US President Donald Trump and Japan’s Prime Minister Shinzo Abe take part in a joint press conference in the Rose Garden of the White House on June 7, 2018 in Washington, DC.
MANDEL NGAN / AFP
Donald Trump told Japan’s Prime Minister Shinzo Abe he could ship 25 million Mexicans to his country and make him lose an election — one of several odd statements he made at last week’s acrimonious G7 meet, The Wall Street Journal reported Friday.
The Group of Seven summit gathering of top industrialized democracies finished in disarray after the US president abruptly rejected its joint statement and bitterly attacked Canada’s Prime Minister Justin Trudeau.
Behind the scenes, Trump’s counterparts were dismayed by his verbal jabs on topics ranging from trade to terrorism and migration, the WSJ said, quoting European officials who were present.
At one point, he described migration as a big problem for Europe and said to Abe: “Shinzo, you don’t have this problem, but I can send you 25 million Mexicans and you’ll be out of office very soon,” creating a sense of irritation in the room, according to an EU official.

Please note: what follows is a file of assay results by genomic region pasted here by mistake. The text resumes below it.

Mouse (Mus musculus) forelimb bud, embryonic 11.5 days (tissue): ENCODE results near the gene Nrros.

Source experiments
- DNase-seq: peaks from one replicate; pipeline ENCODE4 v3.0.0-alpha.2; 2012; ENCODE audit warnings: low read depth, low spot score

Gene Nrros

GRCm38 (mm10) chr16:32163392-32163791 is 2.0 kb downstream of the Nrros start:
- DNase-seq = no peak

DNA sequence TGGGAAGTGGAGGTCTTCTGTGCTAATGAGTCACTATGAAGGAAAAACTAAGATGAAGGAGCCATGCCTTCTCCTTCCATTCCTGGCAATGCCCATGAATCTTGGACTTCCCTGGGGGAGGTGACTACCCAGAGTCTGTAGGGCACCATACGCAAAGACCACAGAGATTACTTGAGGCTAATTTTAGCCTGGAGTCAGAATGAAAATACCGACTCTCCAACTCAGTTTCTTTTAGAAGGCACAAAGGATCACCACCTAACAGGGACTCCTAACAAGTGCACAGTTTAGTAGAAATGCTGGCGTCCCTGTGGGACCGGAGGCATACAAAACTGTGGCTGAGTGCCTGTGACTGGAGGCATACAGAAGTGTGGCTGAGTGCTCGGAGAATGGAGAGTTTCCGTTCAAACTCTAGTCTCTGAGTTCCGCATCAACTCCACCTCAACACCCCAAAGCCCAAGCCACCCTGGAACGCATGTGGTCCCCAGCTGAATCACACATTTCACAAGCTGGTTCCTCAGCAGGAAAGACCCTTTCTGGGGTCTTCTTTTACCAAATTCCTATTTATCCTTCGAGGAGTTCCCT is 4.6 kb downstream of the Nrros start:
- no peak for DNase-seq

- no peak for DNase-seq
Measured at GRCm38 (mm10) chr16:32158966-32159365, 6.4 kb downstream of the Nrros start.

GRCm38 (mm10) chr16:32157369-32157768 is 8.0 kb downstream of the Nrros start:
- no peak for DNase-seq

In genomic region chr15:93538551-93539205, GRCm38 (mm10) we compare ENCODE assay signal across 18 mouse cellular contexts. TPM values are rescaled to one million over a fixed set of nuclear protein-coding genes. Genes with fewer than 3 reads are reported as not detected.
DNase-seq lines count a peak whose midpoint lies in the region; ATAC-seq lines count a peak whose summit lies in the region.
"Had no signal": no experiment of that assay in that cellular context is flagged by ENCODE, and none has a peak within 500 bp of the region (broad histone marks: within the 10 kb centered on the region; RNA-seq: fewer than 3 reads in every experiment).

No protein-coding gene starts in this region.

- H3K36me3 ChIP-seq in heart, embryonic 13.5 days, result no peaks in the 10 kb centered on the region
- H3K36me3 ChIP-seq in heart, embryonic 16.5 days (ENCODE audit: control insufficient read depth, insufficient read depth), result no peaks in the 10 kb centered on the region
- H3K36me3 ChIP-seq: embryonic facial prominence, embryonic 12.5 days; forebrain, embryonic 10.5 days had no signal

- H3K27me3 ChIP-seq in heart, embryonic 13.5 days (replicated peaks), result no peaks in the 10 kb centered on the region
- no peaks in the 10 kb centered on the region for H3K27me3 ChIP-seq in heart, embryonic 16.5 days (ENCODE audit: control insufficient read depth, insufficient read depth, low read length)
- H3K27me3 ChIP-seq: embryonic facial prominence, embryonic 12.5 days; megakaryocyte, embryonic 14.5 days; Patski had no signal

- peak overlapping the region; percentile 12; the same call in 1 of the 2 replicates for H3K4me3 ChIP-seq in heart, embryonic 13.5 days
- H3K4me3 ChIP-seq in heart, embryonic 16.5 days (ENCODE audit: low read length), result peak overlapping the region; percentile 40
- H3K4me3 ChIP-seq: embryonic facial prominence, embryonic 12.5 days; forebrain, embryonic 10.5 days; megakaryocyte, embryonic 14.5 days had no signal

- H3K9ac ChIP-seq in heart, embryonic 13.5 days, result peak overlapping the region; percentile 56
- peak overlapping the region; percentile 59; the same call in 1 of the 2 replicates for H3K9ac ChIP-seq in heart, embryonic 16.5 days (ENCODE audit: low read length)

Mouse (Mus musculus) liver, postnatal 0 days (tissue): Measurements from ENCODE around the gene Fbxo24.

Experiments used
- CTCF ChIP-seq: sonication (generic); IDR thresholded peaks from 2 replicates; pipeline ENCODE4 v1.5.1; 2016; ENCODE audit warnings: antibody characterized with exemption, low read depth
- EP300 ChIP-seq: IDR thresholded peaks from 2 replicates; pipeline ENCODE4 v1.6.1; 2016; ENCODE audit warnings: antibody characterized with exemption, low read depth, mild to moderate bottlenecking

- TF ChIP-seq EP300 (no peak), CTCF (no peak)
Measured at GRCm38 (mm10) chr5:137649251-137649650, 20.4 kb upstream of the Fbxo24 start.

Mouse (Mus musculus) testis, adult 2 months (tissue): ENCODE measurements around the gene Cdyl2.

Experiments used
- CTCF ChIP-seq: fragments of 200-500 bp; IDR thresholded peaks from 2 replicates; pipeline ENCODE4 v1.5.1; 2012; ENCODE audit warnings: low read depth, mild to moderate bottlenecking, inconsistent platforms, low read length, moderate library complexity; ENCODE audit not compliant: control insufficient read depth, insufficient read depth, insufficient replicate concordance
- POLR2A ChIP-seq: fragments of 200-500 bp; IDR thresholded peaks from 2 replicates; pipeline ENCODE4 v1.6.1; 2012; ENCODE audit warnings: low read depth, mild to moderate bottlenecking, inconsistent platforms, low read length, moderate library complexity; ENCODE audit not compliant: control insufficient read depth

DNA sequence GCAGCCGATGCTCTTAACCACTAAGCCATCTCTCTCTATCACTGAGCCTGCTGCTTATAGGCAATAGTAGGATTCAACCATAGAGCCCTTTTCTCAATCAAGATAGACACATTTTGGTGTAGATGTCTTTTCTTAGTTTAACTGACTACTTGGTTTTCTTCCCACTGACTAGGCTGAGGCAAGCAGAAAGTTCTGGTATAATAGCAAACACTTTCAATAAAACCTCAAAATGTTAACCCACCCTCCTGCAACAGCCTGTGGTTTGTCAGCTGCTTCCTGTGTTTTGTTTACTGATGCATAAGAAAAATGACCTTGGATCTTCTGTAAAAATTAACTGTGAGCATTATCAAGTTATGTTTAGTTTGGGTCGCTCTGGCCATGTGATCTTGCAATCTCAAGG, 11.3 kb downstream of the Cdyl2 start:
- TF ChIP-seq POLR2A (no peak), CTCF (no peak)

The source added that when the topic turned to Iran and terrorism, Trump took aim at French President Emmanuel Macron, saying: “You must know about this, Emmanuel, because all the terrorists are in Paris.”
On Saturday, Macron’s office denied the report, saying: “It’s all untrue.”
European Commission President Jean-Claude Juncker also came under fire and was repeatedly described by Trump as a “brutal killer” in reference to the bloc’s antitrust and tax fines against US tech companies that have run into billions of dollars.
Bitter differences over trade dominated the summit hosted by Canada, with leaders lining up against Trump’s threats to impose stiff tariffs on imported steel and aluminum.
After rejecting the joint statement, Trump and his top aides assailed Trudeau, accusing him of dishonesty and betrayal.
Trump on Friday rejected reports of discord, blaming the “Fake News Media” on Twitter for portraying his G7 participation as negative while posting several photos of himself appearing to get along well with his fellow leaders.